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  • Washington Highlights

    FTC Issues Final Rule Banning Noncompete Clauses

    Gayle Lee, Director, Physician Payment & Quality
    For Media Inquiries

    The Federal Trade Commission (FTC) voted on April 23 to issue a final rule that would prohibit employers from including provisions in contracts with workers that prevent them from leaving to work for a competitor or starting a competing business after their employment (referred to as “noncompetes”). The law defines workers as including employees, independent contractors, apprentices, externs, interns, and volunteers. For senior executives (who make at least $151,164 annually), existing noncompetes can remain in force; for all other employees, existing noncompetes are not enforceable. While the rule generally would not apply to employers that are nonprofit entities, the commission stresses that both judicial decisions and commission precedent recognize that not all entities claiming tax-exempt status as nonprofits fall outside the commission’s jurisdiction. The commission applies a two-part test to determine whether a corporation is organized for profit and, thus, bound by the final rule. The final rule effective date will be 120 days after it is published in the Federal Register.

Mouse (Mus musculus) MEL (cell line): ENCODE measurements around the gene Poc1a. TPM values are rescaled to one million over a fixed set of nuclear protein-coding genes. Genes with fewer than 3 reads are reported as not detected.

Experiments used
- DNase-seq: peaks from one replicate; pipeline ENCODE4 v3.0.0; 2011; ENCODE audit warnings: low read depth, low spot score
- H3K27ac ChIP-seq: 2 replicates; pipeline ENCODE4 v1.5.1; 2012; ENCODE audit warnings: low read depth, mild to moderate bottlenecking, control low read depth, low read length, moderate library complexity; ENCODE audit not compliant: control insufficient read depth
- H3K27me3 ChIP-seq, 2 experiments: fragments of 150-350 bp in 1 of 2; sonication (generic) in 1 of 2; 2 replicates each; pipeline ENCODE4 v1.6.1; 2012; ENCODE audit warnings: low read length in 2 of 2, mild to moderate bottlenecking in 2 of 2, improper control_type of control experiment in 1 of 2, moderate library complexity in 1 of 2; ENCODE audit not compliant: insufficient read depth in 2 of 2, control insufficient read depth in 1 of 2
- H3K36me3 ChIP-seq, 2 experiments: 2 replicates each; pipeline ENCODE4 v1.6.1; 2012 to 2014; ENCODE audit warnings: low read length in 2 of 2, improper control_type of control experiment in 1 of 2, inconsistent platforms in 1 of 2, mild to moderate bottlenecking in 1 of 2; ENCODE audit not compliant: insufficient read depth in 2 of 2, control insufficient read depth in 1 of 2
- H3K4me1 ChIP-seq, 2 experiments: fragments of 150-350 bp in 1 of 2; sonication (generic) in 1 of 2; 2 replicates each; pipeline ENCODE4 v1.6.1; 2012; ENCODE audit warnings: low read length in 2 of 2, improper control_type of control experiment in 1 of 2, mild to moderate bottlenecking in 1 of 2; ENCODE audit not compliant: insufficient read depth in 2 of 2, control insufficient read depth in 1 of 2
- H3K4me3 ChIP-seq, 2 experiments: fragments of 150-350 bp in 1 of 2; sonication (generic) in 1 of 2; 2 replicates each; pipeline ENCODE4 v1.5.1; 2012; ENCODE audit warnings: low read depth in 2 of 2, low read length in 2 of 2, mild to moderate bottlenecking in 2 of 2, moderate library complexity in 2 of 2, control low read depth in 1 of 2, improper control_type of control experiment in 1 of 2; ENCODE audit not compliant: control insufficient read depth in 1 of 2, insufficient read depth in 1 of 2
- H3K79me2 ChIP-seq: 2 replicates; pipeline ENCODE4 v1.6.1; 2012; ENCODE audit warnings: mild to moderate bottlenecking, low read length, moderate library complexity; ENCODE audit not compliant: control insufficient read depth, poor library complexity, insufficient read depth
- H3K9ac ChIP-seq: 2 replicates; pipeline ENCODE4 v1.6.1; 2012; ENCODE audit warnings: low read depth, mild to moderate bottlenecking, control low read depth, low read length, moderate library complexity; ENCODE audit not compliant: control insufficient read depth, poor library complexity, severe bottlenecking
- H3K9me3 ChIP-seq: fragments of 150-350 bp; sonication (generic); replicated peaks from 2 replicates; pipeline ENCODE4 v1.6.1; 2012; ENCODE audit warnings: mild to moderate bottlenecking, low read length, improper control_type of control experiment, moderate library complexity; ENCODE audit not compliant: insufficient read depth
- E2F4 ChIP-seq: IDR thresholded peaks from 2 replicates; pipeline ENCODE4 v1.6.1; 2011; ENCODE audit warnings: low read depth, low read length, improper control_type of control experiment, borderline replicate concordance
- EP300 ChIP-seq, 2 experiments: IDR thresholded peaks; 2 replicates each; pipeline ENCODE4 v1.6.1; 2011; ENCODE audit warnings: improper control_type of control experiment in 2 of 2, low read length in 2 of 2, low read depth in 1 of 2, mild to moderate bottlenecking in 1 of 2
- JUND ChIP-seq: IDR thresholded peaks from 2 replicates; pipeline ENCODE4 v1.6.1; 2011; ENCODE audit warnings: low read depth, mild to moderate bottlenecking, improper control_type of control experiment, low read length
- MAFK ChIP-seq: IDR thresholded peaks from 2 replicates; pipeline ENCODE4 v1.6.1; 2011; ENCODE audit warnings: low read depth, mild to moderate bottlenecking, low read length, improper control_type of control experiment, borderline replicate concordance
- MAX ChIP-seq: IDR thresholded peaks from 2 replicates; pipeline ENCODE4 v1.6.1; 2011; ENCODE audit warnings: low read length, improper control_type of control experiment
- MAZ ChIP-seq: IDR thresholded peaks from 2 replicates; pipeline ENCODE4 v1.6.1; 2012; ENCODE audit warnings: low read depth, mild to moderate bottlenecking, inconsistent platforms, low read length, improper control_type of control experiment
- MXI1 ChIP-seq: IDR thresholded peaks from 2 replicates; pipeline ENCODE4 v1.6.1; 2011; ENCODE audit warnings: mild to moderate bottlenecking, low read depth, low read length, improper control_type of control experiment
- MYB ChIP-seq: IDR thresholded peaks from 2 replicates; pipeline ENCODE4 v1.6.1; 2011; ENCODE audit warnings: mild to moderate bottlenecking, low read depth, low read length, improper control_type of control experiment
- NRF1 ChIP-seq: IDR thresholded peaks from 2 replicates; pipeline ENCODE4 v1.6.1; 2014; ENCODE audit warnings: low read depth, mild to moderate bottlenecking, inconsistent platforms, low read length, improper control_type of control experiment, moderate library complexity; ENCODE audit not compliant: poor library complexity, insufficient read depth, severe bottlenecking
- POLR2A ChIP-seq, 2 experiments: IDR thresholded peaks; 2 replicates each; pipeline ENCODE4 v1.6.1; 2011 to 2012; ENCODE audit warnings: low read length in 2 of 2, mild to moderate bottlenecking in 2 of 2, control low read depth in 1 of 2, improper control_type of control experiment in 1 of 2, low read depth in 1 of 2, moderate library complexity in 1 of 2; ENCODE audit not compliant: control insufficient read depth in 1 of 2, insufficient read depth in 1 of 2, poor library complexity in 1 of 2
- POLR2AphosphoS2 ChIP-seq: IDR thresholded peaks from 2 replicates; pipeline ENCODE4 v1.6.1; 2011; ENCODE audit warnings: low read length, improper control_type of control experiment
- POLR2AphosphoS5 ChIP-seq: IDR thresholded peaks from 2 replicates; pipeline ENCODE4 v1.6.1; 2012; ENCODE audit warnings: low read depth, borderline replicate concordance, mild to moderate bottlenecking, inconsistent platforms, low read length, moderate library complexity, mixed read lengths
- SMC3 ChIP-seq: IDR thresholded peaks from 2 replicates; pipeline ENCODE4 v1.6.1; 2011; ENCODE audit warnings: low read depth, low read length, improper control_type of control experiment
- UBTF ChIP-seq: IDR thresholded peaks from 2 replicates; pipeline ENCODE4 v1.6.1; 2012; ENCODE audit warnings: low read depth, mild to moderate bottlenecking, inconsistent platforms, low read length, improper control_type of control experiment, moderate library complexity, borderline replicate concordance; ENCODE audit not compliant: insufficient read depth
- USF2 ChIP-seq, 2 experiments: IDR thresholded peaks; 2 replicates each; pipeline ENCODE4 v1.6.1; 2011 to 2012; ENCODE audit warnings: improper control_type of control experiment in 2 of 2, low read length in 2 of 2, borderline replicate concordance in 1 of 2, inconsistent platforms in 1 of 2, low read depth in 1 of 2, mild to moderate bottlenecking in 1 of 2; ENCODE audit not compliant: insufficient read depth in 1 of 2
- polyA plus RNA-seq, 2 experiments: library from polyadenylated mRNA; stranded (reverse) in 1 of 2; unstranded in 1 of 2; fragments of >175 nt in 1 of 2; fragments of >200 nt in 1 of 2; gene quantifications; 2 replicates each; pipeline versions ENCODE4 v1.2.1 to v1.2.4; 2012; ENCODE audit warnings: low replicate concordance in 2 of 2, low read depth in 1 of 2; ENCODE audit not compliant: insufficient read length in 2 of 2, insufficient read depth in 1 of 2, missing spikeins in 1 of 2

The U.S. Chamber of Commerce and other business groups sued the FTC on April 24 in the Eastern District of Texas Court, arguing that the agency lacks the authority to issue the rule and asking the court to overturn it.